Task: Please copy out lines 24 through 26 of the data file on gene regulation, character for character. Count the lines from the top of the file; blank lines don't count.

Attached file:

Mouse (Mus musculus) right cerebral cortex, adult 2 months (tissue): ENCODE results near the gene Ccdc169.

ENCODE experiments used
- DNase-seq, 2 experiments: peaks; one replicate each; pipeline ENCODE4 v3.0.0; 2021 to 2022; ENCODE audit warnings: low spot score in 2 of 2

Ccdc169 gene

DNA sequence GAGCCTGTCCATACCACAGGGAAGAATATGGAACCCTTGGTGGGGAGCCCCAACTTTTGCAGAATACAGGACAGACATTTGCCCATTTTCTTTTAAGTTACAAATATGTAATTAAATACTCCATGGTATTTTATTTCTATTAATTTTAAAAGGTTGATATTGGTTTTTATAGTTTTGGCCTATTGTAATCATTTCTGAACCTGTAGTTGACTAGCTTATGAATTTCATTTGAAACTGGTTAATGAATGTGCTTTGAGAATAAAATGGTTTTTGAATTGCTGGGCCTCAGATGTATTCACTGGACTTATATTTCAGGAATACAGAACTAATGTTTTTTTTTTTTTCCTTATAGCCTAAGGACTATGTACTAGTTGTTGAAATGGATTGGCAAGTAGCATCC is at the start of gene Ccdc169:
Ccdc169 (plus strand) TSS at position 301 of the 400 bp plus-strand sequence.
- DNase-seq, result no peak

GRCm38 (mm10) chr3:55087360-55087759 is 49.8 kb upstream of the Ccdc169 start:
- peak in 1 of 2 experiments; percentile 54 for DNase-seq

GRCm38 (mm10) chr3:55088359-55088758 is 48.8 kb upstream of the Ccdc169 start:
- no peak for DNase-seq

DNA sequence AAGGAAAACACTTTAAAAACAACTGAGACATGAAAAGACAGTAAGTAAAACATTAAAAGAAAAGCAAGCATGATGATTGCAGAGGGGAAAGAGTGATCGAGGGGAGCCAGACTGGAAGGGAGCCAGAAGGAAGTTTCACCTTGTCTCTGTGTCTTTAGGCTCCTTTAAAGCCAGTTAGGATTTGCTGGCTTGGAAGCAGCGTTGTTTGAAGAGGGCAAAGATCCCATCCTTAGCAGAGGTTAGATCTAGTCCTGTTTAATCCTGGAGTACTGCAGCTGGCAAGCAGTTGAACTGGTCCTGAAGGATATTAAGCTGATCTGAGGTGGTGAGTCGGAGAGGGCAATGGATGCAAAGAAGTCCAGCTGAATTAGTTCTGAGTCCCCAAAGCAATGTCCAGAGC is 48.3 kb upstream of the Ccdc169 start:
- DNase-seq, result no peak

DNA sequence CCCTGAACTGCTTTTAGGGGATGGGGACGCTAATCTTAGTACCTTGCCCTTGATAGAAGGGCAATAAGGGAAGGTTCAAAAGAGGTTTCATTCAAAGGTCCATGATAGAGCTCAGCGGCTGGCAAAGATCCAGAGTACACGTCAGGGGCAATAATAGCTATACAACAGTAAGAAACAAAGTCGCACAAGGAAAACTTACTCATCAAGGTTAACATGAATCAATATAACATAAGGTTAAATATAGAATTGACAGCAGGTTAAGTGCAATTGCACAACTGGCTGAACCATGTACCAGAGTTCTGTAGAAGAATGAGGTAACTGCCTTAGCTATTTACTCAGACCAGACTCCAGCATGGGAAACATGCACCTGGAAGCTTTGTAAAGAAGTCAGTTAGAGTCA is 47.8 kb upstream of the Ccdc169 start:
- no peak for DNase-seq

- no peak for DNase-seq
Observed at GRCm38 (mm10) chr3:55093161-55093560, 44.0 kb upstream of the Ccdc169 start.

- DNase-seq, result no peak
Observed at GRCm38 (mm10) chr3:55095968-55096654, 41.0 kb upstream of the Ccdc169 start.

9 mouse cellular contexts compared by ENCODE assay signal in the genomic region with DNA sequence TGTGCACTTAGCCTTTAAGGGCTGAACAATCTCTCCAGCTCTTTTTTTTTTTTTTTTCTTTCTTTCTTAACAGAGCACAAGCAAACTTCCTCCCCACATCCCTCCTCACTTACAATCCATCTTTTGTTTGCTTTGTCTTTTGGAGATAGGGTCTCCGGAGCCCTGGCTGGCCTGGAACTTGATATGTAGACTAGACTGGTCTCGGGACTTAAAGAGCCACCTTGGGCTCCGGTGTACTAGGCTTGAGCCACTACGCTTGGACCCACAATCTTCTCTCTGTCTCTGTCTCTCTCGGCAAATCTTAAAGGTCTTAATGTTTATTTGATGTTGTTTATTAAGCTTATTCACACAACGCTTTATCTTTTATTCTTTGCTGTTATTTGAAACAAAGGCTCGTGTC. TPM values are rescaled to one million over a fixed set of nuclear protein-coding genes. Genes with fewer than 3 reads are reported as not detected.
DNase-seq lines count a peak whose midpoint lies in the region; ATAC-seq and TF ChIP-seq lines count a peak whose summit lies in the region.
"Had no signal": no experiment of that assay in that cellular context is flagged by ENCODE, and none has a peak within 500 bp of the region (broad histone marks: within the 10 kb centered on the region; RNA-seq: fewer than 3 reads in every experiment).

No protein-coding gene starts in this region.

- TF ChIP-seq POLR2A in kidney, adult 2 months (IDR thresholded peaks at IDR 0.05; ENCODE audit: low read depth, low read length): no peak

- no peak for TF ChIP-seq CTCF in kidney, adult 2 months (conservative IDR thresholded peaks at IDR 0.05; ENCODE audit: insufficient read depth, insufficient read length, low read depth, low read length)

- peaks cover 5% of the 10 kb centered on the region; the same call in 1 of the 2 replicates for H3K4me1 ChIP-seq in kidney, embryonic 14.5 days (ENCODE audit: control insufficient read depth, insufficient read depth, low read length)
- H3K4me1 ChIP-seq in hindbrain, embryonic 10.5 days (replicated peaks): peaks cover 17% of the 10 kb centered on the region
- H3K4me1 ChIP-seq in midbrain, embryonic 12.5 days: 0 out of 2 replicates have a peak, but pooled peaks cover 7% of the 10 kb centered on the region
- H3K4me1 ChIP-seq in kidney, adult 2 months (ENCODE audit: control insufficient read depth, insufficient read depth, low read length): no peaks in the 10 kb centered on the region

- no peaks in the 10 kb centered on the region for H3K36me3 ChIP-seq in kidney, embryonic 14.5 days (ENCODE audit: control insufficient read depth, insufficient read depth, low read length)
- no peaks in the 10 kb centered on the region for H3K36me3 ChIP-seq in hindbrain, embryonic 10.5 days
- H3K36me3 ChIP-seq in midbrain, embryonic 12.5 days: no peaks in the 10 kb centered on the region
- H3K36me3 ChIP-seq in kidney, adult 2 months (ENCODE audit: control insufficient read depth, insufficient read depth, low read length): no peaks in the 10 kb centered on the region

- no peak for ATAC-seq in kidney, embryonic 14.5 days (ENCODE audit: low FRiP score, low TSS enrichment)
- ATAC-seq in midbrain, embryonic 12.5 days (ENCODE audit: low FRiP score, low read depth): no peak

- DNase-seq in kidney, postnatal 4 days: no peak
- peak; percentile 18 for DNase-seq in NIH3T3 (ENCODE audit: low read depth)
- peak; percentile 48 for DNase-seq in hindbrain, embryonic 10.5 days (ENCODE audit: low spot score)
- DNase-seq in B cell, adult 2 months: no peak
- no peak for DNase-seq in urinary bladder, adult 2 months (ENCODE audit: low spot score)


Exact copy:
- TF ChIP-seq POLR2A in kidney, adult 2 months (IDR thresholded peaks at IDR 0.05; ENCODE audit: low read depth, low read length): no peak

- no peak for TF ChIP-seq CTCF in kidney, adult 2 months (conservative IDR thresholded peaks at IDR 0.05; ENCODE audit: insufficient read depth, insufficient read length, low read depth, low read length)

- peaks cover 5% of the 10 kb centered on the region; the same call in 1 of the 2 replicates for H3K4me1 ChIP-seq in kidney, embryonic 14.5 days (ENCODE audit: control insufficient read depth, insufficient read depth, low read length)